But the most powerful reason for Lorrie's and my fascination with the vinelands is the romantic association with our (comparitive) youth together. Truth be told, we were both in our thirties when under the aegis of UCLA's architecture design program we toured the vineyards of Santa Barbara County to prepare for a studio based on designing a winery in Ojai (Mining Gravel 2010-01-30). It was probably the first time I had ventured north of Point Dume and it was at a time in my life when I was palpably enraptured by California. In a UCLA issue van we drove as far north as Cambria and then wound our way back through San Luis Obispo, Santa Barbara and Ventura Counties, ending up in Ojai. A friend and I spent an evening watching The Great Santini at the Ojai Playhouse and in the morning I drove out to Rincon to surf. Lorrie had already bailed and was on her way back to Los Angeles. But we shared enough on the trip for it to become a touchstone in our relationship. A year or so later, we served Zaca Mesa wine at our wedding because we had both loved their winery in the Santa Ynez valley - of which Adam Tolmach, our putative client for the UCLA design exercise, was an alumnus.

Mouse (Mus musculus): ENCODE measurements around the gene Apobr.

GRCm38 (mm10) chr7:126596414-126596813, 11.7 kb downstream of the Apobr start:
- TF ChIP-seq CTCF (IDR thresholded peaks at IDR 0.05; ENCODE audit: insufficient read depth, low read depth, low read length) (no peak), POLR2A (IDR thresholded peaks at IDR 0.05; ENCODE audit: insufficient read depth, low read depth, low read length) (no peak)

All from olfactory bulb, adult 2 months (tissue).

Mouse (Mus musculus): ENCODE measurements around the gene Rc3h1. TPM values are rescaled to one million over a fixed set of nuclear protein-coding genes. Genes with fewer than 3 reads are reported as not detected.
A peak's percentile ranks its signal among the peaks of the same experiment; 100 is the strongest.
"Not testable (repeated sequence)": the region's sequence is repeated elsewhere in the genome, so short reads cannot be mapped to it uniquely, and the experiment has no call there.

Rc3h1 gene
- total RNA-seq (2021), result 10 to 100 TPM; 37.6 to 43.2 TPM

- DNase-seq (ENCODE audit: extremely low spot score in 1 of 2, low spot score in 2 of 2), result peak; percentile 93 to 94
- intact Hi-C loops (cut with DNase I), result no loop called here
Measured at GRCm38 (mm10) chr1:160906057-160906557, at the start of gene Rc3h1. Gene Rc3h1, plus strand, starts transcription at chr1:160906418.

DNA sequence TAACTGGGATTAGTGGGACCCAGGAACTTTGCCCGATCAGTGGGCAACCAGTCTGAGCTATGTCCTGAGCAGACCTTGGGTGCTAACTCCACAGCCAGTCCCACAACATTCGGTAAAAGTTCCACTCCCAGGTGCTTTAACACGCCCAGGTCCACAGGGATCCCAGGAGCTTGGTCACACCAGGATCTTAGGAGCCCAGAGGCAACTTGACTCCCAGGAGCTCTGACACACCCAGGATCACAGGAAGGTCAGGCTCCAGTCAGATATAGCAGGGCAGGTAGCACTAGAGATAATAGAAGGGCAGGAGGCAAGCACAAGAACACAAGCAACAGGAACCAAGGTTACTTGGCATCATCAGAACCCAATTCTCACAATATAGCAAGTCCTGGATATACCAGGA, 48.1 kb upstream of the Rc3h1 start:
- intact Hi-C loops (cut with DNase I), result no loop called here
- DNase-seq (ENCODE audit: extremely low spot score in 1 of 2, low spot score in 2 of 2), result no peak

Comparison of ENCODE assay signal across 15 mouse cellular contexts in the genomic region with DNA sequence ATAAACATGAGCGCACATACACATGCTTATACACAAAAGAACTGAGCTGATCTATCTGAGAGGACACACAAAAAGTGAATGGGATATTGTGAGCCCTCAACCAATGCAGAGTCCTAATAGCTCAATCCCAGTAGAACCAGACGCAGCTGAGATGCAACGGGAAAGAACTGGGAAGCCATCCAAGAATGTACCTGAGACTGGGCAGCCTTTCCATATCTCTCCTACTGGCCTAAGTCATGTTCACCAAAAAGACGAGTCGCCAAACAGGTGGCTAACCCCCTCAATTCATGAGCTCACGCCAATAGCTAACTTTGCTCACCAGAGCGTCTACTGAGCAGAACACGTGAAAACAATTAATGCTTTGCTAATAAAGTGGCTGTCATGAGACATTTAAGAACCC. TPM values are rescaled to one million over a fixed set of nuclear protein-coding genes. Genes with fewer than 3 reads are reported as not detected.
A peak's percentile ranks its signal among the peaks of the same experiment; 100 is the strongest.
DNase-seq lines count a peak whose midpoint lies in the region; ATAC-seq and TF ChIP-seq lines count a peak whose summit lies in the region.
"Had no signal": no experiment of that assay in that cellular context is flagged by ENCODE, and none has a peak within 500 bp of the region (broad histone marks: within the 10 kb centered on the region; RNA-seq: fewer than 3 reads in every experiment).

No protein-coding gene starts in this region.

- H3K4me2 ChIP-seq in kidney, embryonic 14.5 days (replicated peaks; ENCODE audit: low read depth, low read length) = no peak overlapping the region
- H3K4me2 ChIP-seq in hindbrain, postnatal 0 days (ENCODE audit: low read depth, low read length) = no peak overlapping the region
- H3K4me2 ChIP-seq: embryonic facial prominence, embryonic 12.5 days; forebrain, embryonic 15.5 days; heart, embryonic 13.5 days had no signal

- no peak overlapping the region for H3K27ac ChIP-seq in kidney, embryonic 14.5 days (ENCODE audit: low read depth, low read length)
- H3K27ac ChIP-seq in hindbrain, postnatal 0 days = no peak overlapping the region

Our search for land echoed this trip and like it, ended in Ojai but not until some years after we had driven through the central coast AVA's and right at the point where we had started two decades previously, on Koenigstein Road.